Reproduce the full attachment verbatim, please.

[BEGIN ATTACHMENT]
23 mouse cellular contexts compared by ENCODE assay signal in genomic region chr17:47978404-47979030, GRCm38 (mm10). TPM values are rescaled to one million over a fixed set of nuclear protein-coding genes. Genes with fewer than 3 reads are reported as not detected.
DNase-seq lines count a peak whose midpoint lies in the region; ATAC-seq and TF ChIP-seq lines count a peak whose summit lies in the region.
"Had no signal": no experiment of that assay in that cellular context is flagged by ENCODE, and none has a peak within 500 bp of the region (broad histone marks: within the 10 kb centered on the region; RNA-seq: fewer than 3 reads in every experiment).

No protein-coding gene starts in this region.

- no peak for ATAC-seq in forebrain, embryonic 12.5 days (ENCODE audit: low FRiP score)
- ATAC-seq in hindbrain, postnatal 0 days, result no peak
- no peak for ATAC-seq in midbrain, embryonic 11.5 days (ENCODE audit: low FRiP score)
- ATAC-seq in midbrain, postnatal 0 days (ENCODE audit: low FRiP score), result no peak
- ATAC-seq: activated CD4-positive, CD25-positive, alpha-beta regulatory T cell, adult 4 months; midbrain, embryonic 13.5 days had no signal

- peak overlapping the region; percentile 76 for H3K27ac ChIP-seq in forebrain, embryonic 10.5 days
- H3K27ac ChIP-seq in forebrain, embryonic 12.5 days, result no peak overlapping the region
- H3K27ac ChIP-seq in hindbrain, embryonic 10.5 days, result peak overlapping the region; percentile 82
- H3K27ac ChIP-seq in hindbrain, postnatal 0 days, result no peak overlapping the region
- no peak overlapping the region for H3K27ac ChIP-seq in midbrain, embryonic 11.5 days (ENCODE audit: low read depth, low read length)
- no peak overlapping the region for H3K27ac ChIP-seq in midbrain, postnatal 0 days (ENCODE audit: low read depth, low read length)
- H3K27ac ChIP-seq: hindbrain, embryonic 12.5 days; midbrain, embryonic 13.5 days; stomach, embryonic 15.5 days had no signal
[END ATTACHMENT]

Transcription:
23 mouse cellular contexts compared by ENCODE assay signal in genomic region chr17:47978404-47979030, GRCm38 (mm10). TPM values are rescaled to one million over a fixed set of nuclear protein-coding genes. Genes with fewer than 3 reads are reported as not detected.
DNase-seq lines count a peak whose midpoint lies in the region; ATAC-seq and TF ChIP-seq lines count a peak whose summit lies in the region.
"Had no signal": no experiment of that assay in that cellular context is flagged by ENCODE, and none has a peak within 500 bp of the region (broad histone marks: within the 10 kb centered on the region; RNA-seq: fewer than 3 reads in every experiment).

No protein-coding gene starts in this region.

- no peak for ATAC-seq in forebrain, embryonic 12.5 days (ENCODE audit: low FRiP score)
- ATAC-seq in hindbrain, postnatal 0 days, result no peak
- no peak for ATAC-seq in midbrain, embryonic 11.5 days (ENCODE audit: low FRiP score)
- ATAC-seq in midbrain, postnatal 0 days (ENCODE audit: low FRiP score), result no peak
- ATAC-seq: activated CD4-positive, CD25-positive, alpha-beta regulatory T cell, adult 4 months; midbrain, embryonic 13.5 days had no signal

- peak overlapping the region; percentile 76 for H3K27ac ChIP-seq in forebrain, embryonic 10.5 days
- H3K27ac ChIP-seq in forebrain, embryonic 12.5 days, result no peak overlapping the region
- H3K27ac ChIP-seq in hindbrain, embryonic 10.5 days, result peak overlapping the region; percentile 82
- H3K27ac ChIP-seq in hindbrain, postnatal 0 days, result no peak overlapping the region
- no peak overlapping the region for H3K27ac ChIP-seq in midbrain, embryonic 11.5 days (ENCODE audit: low read depth, low read length)
- no peak overlapping the region for H3K27ac ChIP-seq in midbrain, postnatal 0 days (ENCODE audit: low read depth, low read length)
- H3K27ac ChIP-seq: hindbrain, embryonic 12.5 days; midbrain, embryonic 13.5 days; stomach, embryonic 15.5 days had no signal